Hurricane Matthew has been deemed responsible for dozens of deaths and billions of dollars in damages across the east coast. Unfortunately for those homeowners with badly damaged properties, they may face a long wait before their houses can be restored.
The effects of major natural disasters like Hurricane Matthew are most often seen in waves. Smaller assessments and repairs are typically made to public spaces first. As those smaller repairs are made, larger projects can be assessed and started.
However, the construction industry was experiencing a labor shortage before Hurricane Matthew hit. Not only does this mean fewer skilled workers in the industry, it means longer wait times for homeowners in need of repair.
Just last week, requests for window replacement were up 133% in Myrtle Beach, S.C. as compared to the same date one year ago.
“My expectation is that we’re going to see some major labor bottlenecks,” said Brad Hunter, chief economist at HomeAdvisor. “We were already seeing labor shortages before the storm, and when there’s a spike in demand, labor becomes a bigger problem.”
According to a recent Goldman Sachs estimate, the storm caused approximately $10 billion in damages across the state of Florida.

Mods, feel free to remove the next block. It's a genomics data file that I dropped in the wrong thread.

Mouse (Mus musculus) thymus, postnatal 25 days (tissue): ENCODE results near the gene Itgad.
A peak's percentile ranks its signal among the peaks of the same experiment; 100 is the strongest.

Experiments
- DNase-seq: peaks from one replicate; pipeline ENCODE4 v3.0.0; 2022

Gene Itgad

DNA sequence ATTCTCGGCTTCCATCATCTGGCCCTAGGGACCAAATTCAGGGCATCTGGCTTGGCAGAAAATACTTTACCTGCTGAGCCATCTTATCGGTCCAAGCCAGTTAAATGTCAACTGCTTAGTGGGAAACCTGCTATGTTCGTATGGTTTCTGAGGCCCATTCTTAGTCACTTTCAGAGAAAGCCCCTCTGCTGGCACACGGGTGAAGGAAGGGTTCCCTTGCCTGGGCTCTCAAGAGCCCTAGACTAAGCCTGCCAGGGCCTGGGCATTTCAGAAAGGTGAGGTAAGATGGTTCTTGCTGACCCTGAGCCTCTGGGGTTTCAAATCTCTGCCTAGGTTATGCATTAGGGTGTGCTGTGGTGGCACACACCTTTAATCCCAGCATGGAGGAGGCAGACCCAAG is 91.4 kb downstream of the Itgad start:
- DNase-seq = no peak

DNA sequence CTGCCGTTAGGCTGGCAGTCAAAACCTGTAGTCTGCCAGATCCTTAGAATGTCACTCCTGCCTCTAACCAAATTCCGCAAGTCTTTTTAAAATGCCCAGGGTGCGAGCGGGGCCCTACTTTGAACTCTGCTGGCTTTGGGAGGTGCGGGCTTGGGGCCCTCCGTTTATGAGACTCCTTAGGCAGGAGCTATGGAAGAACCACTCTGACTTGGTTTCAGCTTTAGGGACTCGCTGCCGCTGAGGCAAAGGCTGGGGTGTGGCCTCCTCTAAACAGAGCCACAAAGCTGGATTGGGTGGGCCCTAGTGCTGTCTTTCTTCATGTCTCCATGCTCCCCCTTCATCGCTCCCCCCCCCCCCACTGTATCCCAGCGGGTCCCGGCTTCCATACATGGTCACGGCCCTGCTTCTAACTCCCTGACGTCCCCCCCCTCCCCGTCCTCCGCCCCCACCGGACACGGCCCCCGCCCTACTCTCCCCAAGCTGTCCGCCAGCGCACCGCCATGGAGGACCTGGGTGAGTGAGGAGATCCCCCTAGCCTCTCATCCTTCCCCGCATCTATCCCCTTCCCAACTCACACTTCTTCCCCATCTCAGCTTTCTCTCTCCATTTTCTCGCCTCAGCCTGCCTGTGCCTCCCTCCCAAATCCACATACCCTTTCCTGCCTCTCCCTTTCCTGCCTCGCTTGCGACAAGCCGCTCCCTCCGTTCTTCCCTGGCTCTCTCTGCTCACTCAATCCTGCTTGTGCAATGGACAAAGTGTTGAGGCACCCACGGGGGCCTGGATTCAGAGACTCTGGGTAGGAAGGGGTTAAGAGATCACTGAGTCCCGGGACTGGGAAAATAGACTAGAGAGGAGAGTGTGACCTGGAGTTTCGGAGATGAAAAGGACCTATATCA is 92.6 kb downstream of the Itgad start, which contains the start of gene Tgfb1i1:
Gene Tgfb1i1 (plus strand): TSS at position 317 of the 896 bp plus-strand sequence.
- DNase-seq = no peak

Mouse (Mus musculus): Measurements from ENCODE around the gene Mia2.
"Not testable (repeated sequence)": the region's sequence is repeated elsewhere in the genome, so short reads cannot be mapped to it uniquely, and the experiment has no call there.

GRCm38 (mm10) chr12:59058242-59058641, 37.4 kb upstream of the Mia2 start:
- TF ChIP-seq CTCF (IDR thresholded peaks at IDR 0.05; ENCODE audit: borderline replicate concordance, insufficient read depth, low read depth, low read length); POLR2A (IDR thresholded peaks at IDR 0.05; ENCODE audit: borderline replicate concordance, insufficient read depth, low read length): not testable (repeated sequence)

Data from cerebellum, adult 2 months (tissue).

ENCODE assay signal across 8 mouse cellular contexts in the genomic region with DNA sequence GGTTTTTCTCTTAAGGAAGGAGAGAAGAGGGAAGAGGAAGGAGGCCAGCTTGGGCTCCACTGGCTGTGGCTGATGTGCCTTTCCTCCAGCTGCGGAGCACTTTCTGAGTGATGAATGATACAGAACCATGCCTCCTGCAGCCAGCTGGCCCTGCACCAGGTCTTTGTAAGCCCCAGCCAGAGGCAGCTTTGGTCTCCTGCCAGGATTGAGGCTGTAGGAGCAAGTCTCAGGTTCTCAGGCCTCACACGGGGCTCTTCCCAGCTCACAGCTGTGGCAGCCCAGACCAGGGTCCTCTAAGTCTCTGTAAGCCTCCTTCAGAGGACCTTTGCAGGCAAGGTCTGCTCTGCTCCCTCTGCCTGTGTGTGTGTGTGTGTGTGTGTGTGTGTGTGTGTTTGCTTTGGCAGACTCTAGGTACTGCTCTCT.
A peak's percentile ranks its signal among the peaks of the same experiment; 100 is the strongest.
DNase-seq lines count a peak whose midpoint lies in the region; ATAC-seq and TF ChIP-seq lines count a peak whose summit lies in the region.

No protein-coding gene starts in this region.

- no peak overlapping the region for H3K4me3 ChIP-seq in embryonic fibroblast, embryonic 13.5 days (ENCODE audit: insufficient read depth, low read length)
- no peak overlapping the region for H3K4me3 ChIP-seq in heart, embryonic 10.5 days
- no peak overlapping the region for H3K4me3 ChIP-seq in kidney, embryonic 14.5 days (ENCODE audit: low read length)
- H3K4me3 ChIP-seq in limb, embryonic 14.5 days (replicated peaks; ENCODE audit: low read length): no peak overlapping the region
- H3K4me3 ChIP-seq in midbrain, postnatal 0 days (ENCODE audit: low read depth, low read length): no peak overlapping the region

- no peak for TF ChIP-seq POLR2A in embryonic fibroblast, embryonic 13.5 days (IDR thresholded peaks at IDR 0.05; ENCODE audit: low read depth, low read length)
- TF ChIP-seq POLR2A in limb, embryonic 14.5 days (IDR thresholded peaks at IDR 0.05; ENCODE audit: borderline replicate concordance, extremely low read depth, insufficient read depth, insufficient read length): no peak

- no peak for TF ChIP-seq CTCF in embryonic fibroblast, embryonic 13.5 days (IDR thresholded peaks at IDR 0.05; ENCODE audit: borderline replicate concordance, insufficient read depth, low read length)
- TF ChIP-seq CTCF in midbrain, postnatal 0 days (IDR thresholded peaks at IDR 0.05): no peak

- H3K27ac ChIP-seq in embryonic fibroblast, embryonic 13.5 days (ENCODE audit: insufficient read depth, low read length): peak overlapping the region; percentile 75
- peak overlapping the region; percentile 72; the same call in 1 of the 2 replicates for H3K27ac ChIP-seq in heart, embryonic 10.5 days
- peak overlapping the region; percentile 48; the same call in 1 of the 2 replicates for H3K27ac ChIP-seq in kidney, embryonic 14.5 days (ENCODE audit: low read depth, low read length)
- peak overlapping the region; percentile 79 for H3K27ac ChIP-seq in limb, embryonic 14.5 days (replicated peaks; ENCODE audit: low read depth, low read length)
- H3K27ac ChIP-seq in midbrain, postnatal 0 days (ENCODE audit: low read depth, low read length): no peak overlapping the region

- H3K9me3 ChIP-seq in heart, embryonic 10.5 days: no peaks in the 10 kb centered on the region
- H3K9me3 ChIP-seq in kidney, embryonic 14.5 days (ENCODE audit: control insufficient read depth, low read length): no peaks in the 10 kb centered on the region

Fortunately, some communities have made it easier for homeowners and business owners alike to begin the repair process.
A building permit can cost anywhere from $100 to over $1,000 depending on the project, but Daytona has waived all construction permit fees for emergency storm-related repairs across the city.
Permit fees will be waived until October 21, and include roofing, exterior doors and windows, siding, mechanical, plumbing, and electrical repairs.
However, officials have stated that completed permit applications are still required in order for proper repairs to ensue.
In order to be eligible for the permit fee waiver, whoever performs the work must be the homeowner, who meets Florida Statute 481.103, or a licensed contractor.
Application and permit fees are also being waived for removal of hazardous materials and storm-damaged or storm-felled trees.
However, the length of time between filing a permit application and completing repairs may be longer than most homeowners would like.
Because of the already-present labor shortage, fees and wait times will likely see an increase.